Cheil Worldwide and Korean National Police Agency have launched the Hope Tape campaign to help find long-term missing children.
The launch coincides with International Missing Children’s Day (May 25), earlier this week.
In South Korea, 661 children have been missing for over one year; 638 of those have been missing for more than five years.
Hope Take initiative
Cheil created a new packaging tape, also named Hope Tape, which contains details of 28 missing children.
Boxes delivered across the nation will be transformed into a new medium spreading information crucial to finding the missing children.
The tape carries children’s photos taken around the time of their disappearance; their age progression images using KNPA’s technology; and other information including physical features and places last seen.
It also contains a QR code that connects to police’s dedicated mobile app where people can report and search about missing children, and register fingerprints of their children that can be later used in case of disappearance.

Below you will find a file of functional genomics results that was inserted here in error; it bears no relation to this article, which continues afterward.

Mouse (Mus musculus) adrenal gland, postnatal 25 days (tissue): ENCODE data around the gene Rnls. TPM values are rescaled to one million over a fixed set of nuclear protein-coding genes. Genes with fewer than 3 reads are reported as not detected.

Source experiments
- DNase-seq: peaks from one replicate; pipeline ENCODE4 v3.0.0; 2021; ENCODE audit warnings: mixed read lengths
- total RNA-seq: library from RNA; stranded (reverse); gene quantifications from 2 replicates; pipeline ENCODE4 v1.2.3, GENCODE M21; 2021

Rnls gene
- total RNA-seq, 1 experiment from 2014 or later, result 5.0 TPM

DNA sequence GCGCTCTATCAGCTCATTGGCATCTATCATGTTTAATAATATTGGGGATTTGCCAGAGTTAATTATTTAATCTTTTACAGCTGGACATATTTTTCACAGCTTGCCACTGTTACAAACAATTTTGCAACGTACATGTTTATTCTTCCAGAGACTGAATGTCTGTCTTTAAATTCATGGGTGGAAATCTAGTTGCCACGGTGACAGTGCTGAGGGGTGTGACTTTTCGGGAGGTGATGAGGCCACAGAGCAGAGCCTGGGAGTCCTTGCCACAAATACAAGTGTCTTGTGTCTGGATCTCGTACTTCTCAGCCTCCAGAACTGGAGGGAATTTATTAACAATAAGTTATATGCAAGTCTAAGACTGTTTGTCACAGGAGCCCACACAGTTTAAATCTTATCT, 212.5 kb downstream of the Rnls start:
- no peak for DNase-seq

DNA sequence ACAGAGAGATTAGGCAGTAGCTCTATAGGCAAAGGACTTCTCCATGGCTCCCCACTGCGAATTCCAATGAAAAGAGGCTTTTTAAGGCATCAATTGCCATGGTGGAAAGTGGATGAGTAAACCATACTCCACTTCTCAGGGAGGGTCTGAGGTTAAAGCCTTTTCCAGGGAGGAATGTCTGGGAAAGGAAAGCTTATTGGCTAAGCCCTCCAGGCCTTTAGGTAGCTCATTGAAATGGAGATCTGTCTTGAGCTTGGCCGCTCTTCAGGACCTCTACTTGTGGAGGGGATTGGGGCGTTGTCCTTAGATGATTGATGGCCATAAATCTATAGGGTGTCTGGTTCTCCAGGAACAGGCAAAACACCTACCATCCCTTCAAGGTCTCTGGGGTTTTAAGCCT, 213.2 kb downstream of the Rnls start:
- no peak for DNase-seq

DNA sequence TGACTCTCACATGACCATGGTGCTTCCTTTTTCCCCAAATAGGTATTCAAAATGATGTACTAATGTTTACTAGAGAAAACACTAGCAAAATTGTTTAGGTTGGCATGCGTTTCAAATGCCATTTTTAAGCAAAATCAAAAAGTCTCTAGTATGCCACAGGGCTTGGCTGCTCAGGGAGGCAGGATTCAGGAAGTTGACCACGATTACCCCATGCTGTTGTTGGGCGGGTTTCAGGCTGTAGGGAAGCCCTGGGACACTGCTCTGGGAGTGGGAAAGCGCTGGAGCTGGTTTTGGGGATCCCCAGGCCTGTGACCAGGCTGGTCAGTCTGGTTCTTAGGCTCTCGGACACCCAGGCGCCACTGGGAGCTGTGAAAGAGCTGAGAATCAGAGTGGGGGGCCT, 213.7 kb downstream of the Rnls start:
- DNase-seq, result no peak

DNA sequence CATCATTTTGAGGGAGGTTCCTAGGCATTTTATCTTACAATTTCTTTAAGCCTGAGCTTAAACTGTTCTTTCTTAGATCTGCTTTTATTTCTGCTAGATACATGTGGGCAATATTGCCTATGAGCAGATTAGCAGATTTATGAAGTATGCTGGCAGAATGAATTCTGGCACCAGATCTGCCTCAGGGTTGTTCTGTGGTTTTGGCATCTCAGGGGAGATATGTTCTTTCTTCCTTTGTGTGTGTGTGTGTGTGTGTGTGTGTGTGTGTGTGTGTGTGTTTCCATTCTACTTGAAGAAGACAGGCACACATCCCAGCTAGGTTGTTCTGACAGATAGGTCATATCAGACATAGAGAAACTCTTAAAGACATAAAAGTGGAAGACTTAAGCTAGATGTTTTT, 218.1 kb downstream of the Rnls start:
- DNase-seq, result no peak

From May to June, Hope Tape will be used in 620 thousand parcels to be delivered across the country through courier service providers Korea post and Hanjin Transportation.
“We ask for the urgent attention and cooperation of citizens and communities around the country to help give hope and encouragement to families of children who have gone missing” the KNPA said.
“By organising the Hope Tape campaign, we seek to draw attention to this terribly sad situation.”
Seongphil Hwang, creative director at Cheil Worldwide, said: “With the coronavirus outbreak, people tend to stay home and use door-to-door delivery services more, so parcels can be a highly effective medium to spread information about missing children.
“We wish Hope Tape provides real help to families who are searching for their loved ones.”
Cheil also created a film showing the process of how the tape is made and delivered.
It’s promoted in concert with KNPA, Korea Post, and Hanjin Transportation via official websites and social media channels.
Cheil said it plans to open up the design rights of Hope Tape to companies and organisations that wish to participate in order to further spread the campaign.